Listening, science, and skills: three steps to helping employees create change that really sticks.
The data tells us that business change programmes often don’t work as well as envisaged. Many of us have experienced the confusion, resistance, cynicism and inertia that derails change. Does it have to be this way? No, it doesn’t – and post-pandemic, we have the opportunity to make change work better in our organisations.
People and culture are often cited as the main causes of change failure, but let’s not kid ourselves: many changes fail because they are just the wrong change at the wrong time. Others fail because they are under-resourced, so even the most receptive workforce can’t make them work. The classic Lippitt-Knoster ‘Managing Complex Change Model’ highlights resources as a key criterion for success; without the right investment and right people, there is simply frustration. In some cases it’s the lack of a realistic or sufficiently detailed plan, or the absence of true unity amongst the leadership team, that compromises success from the get-go.
Let’s put these types of change aside for now and focus on change programmes that have a fighting chance of success. The consensus amongst the experts, as reflected in the many overlapping change models, is that some form of the following three elements are prerequisites for successful change: vision, incentives, and skills. The popular ADKAR model describes the need for employees to have the desire to support and participate in change, the knowledge of how to change, and the ability to implement the change.
Experience suggests that these factors aren’t always given the attention they deserve, or are considered separately from core change plans. In the current business environment it feels like we have an unprecedented opportunity to take three important steps towards minimising risks and maximising our chances of making successful change happen.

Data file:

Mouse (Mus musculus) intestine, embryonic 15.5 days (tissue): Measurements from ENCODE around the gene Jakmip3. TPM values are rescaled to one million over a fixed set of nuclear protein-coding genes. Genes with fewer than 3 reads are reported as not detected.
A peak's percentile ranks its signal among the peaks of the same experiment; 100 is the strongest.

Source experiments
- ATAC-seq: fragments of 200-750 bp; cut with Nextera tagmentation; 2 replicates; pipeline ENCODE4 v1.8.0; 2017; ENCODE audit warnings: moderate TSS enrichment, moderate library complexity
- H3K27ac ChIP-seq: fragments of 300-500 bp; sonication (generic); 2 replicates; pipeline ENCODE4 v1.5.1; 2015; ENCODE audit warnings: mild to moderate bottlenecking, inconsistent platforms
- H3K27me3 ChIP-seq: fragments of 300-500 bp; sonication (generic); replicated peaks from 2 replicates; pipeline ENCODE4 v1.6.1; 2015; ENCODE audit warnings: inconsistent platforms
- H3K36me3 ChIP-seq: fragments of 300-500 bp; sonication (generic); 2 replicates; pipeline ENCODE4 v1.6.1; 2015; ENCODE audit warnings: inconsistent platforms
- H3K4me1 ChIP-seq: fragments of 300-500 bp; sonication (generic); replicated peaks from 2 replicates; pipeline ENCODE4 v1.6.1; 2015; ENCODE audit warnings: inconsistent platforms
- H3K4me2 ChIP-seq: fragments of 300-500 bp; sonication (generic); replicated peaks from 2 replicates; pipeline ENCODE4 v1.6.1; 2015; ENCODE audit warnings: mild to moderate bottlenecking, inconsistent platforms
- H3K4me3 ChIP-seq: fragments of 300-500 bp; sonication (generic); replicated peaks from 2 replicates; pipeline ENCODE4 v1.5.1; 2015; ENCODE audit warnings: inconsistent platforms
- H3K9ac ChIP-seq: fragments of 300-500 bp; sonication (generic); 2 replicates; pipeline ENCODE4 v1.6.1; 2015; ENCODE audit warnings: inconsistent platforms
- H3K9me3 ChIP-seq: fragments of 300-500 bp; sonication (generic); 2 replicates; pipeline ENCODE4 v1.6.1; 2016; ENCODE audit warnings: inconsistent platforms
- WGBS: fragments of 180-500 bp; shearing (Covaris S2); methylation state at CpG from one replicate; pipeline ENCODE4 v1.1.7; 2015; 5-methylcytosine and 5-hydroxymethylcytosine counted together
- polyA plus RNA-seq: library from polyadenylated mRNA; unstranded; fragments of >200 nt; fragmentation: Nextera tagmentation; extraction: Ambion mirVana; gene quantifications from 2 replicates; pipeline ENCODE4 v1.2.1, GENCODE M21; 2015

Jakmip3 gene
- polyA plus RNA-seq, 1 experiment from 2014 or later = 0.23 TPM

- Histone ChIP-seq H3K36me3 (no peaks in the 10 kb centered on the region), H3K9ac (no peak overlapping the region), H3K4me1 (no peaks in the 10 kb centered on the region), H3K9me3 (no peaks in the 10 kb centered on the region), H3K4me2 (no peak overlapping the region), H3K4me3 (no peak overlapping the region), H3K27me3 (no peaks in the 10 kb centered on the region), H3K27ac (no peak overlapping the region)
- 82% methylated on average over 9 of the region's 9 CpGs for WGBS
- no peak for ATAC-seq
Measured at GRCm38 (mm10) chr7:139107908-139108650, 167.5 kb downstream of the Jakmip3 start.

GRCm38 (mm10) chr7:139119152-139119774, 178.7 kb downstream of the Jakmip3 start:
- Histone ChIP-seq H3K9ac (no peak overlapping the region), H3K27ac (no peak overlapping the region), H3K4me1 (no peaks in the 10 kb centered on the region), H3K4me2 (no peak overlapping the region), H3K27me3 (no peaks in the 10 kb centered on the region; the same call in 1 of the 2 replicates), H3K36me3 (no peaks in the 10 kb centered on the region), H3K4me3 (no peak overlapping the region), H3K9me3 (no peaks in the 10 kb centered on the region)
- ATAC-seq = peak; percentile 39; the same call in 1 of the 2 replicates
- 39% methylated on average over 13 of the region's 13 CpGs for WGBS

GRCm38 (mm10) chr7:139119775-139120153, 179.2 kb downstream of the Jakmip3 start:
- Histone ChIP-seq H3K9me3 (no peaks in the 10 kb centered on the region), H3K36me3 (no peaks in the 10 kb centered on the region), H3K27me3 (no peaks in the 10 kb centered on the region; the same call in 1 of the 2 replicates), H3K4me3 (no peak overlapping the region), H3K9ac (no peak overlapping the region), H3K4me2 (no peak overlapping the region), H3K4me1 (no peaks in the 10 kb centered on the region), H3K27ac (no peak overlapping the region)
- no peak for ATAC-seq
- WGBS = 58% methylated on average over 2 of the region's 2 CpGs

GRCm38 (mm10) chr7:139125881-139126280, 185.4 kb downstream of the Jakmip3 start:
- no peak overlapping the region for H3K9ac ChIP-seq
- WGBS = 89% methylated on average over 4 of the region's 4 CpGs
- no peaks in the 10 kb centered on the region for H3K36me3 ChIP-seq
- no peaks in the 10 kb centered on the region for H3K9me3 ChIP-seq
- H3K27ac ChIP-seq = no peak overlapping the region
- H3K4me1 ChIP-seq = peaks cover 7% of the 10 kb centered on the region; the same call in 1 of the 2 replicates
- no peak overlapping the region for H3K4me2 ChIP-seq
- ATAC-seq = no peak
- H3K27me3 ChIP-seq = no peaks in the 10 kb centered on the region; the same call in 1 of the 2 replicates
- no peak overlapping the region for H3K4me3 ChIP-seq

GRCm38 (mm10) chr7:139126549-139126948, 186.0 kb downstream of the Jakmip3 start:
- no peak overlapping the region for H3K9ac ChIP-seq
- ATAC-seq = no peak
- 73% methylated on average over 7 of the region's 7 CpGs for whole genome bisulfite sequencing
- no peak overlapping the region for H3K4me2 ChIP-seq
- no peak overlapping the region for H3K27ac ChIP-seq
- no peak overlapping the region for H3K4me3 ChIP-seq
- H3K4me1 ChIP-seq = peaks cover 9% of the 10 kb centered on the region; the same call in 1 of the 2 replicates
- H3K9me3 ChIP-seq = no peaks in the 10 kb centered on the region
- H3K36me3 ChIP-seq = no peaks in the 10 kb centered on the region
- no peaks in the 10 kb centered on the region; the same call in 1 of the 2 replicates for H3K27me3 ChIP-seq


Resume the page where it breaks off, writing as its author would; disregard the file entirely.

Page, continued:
Leaders and change teams struggle to develop ‘change visions’, messaging, and engagement activities that generate the desired employee engagement and motivation. Part of the problem may be the relatively closed-door nature of many change processes; sometimes this lack of collaboration and consultation is necessary to some extent, but in many cases, it isn’t. It can be a barrier to success in a world where people expect to be heard, and where empathetic, empowering leadership is now widely valued.
It doesn’t have to be this way. Organisations now have an opportunity to consult with employees more quickly, easily, and meaningfully than ever before – to test and validate their vision, messages, and any planned interventions. By using smart, psychologically safe online research tools we can give employees a greater voice and gain more insights into their attitudes, concerns and motivations. An added advantage is that when change is communicated to the wider workforce, we can truthfully say that employees were consulted along the way. This moves the process away from old-school, top-down thinking and towards a greater sense of involvement and empathy – without loss of control.